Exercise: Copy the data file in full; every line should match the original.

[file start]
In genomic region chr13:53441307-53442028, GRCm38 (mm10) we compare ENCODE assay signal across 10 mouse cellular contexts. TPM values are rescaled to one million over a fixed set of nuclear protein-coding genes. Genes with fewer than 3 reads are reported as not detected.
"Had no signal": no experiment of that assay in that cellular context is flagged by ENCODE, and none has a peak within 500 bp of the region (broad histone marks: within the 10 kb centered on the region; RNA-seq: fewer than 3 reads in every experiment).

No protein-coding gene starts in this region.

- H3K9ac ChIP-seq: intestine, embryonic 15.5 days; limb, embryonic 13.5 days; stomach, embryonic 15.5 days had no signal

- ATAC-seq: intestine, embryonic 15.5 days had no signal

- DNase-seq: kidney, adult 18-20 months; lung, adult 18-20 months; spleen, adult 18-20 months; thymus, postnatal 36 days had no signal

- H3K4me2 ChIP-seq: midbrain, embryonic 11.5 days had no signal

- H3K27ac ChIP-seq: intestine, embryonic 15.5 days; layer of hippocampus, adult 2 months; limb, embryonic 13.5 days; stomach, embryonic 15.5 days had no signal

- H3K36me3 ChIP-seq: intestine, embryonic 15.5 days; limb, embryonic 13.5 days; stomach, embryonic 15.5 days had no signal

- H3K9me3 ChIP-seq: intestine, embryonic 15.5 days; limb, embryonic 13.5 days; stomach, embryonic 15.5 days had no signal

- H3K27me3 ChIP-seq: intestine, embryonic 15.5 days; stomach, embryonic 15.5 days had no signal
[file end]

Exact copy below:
In genomic region chr13:53441307-53442028, GRCm38 (mm10) we compare ENCODE assay signal across 10 mouse cellular contexts. TPM values are rescaled to one million over a fixed set of nuclear protein-coding genes. Genes with fewer than 3 reads are reported as not detected.
"Had no signal": no experiment of that assay in that cellular context is flagged by ENCODE, and none has a peak within 500 bp of the region (broad histone marks: within the 10 kb centered on the region; RNA-seq: fewer than 3 reads in every experiment).

No protein-coding gene starts in this region.

- H3K9ac ChIP-seq: intestine, embryonic 15.5 days; limb, embryonic 13.5 days; stomach, embryonic 15.5 days had no signal

- ATAC-seq: intestine, embryonic 15.5 days had no signal

- DNase-seq: kidney, adult 18-20 months; lung, adult 18-20 months; spleen, adult 18-20 months; thymus, postnatal 36 days had no signal

- H3K4me2 ChIP-seq: midbrain, embryonic 11.5 days had no signal

- H3K27ac ChIP-seq: intestine, embryonic 15.5 days; layer of hippocampus, adult 2 months; limb, embryonic 13.5 days; stomach, embryonic 15.5 days had no signal

- H3K36me3 ChIP-seq: intestine, embryonic 15.5 days; limb, embryonic 13.5 days; stomach, embryonic 15.5 days had no signal

- H3K9me3 ChIP-seq: intestine, embryonic 15.5 days; limb, embryonic 13.5 days; stomach, embryonic 15.5 days had no signal

- H3K27me3 ChIP-seq: intestine, embryonic 15.5 days; stomach, embryonic 15.5 days had no signal